Noah’s ark

Noah’s ark

In Tanzania: A volcanic upset years ago forms a habitat, Ngorongoro Crater, where wildlife thrives.

Ngorongoro Crater, Tanzania.

Ninth-standard geography was all about the Southern Hemisphere, the Great Rift Valley and the Ngorongoro Crater, and just a fortnight ago, I had a chance to recap all that I had imbibed in school.

And, Ngorongoro is incredible.

Driving down the steep blue-green slopes of the crater that changes dramatically every few feet gets you inside a magical world, a world with the highest density of wildlife including the ‘Big Five’ of Africa. This is Ngorongoro, located in northern Tanzania, one of Africa’s star attractions, a UNESCO World Heritage Site, also known as the Garden of Eden or the Cradle of Life. But I call it Noah’s Ark. Burning red was how I had imagined the caldera would be, and not a Noah’s Ark microcosm of East African wildlife, a mini Serengeti. Early July this year, with great excitement, we took a safari to Ngorongoro. We were going there from a massive Serengeti and Maasai Mara after spending six wonderful days filled with animal sightings, but were unlucky to have missed the annual ‘Great Migration of wildebeest and zebras’.

After the cave-in

The strange landscape of Ngorongoro takes us to around three-and-a-half million years ago, when it was a vast, high volcanic mountain. Ngorongoro lies on a major faultline running from southern Mozambique to Syria in the north, which is subject to a good lot of seismic activities. Over the centuries, violent eruptions have blown away its top inwards, in fact, collapsing on itself, and forming the largest unbroken, inactive volcanic caldera in the world. So much so that it has earned its name ‘Ngorongoro’, a big hole. The floor of the caldera is 260 sq km, with a diameter of 18 km, and its heavily forested rim rises to nearly 2,300 metres above sea level.

Our guide-driver stopped at the rim of the crater to obtain the entry permit and it gave us a chance to stretch our legs a bit and have our first look at the crater. It was windy and cold at the rim, but the view was breathtaking, a panorama of bluish-green and yellow. We continued our journey down the steep bumpy road, after ensuring that all of us are adequately strapped to our seats. Gradually, it became warmer and we drove into a mini Serengeti. Serengeti means a vast plain. 

Sounding bells

Over the last few 1,000 years, the population of hunter gatherers around the crater has been gradually replaced by pastoralists, and it is said that ‘ngoro ngoro’ is the sound of the bells of grazing cows on the slopes of the crater.

Over the years, trophy hunters have reduced the wildlife numbers dramatically. Post 1921, various ordinances have helped prevent the killing of lions and other wildlife, and more importantly, conserve the unique ecosystem of the crater, which has almost every species found in East Africa. Approximately 30,000 large animals live in this natural enclosure, including the endangered black rhinoceros, Cape buffalo, wildebeest, zebra, hyena, warthog, lion, hippo... The crater is home to some of the largest tusker elephants in Africa.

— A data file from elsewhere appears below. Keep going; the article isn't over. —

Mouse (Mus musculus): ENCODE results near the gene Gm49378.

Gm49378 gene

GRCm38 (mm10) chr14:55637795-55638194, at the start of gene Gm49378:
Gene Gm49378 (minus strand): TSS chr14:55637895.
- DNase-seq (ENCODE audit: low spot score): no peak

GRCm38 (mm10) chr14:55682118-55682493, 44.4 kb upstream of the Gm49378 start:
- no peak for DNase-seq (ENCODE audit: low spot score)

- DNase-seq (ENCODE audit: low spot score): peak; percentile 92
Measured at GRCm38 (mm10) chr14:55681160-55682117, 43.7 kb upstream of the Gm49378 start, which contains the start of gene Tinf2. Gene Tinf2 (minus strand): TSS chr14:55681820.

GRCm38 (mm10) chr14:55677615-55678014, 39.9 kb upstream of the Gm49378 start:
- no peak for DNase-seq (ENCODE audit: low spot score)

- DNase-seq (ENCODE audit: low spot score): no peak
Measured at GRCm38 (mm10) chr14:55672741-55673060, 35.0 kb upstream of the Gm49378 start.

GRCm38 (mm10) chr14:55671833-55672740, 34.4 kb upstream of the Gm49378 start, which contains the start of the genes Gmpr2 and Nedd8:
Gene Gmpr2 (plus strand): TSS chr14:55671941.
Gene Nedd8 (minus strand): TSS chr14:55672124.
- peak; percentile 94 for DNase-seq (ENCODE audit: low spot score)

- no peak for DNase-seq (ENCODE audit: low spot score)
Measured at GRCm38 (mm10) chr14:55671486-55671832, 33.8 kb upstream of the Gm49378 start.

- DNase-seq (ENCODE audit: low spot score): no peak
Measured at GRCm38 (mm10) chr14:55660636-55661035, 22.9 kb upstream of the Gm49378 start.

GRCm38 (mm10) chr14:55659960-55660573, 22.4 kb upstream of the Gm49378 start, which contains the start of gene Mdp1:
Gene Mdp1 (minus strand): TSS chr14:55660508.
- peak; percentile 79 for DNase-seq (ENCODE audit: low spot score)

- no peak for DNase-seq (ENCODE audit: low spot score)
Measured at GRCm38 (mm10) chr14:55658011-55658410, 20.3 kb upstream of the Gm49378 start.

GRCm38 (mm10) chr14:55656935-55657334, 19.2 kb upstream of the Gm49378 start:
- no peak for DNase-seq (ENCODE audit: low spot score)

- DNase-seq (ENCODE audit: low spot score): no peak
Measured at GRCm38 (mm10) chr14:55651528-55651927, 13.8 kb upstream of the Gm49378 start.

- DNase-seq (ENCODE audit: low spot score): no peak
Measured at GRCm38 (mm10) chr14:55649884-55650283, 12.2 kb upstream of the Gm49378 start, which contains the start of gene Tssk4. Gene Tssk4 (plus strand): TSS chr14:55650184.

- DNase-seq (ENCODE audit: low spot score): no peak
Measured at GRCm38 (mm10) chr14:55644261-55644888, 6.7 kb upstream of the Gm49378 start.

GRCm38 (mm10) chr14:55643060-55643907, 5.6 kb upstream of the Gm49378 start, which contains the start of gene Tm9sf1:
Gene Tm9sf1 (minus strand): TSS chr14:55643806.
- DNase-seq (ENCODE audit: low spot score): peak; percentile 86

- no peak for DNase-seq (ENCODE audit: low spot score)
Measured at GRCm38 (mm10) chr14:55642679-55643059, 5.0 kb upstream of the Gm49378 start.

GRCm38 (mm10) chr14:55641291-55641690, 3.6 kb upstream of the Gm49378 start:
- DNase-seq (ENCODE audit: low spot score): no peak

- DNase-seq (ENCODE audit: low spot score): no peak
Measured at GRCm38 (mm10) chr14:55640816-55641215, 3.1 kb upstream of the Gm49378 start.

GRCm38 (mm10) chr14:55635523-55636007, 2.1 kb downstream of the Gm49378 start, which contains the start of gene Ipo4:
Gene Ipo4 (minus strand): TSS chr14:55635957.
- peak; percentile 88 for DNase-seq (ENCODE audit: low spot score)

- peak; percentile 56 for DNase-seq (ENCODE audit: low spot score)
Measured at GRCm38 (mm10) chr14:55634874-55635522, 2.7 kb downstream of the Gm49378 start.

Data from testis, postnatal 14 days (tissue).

We were fortunate to see an entire pride of lions basking in the sun and another bunch of young adults mock-attacking a herd of hippos. Surprisingly, hippos are the most-feared animals on the African continent, and no animal ventures close to a hippo, let alone attack one. Lions are social and lively. We even saw a cub nudging and waking his father, the alpha male, who, for a second, was the aggressive alpha male and the next, a caring Mufasa: a real-life bond between Mufasa and Simba. A full-grown lion walked past our vehicle window, tempting me to pull his mane (never to be done). In fact, Ngorongoro has the highest density of lions in the world, and we saw them all.

Ngorongoro is teeming with zebras. Our guide-driver was well informed and kept the safari lively with tidbits on the animals; the zebra was his favourite topic. My favourite story itself was on the botfly, an obligate parasite that lays its eggs in the nose of the zebra, the environment ideal for its larva to incubate, irritating the zebra and forcing its way out when the poor creature sneezes. Thompson’s gazelles and eland dot the horizon throughout the crater.

Giraffe, impalas, topis are, however, absent because of the lack of woodlands preferred by these animals. The African leopard and cheetah are rarely seen.

Other than these few animals, Ngorongoro much wildlife and we, in the couple of hours of the safari, noted 24 different large species including the endangered black rhino.

It’s also home to troops of baboons seen clambering round the crater. Migratory pink flamingoes are known to cover the September-through-February sky and flamingo-watching is one of the highlights of a Ngorongoro safari. Of course, we were too early for the flamingo sky, but we carried endearing memories of Simba and his pride.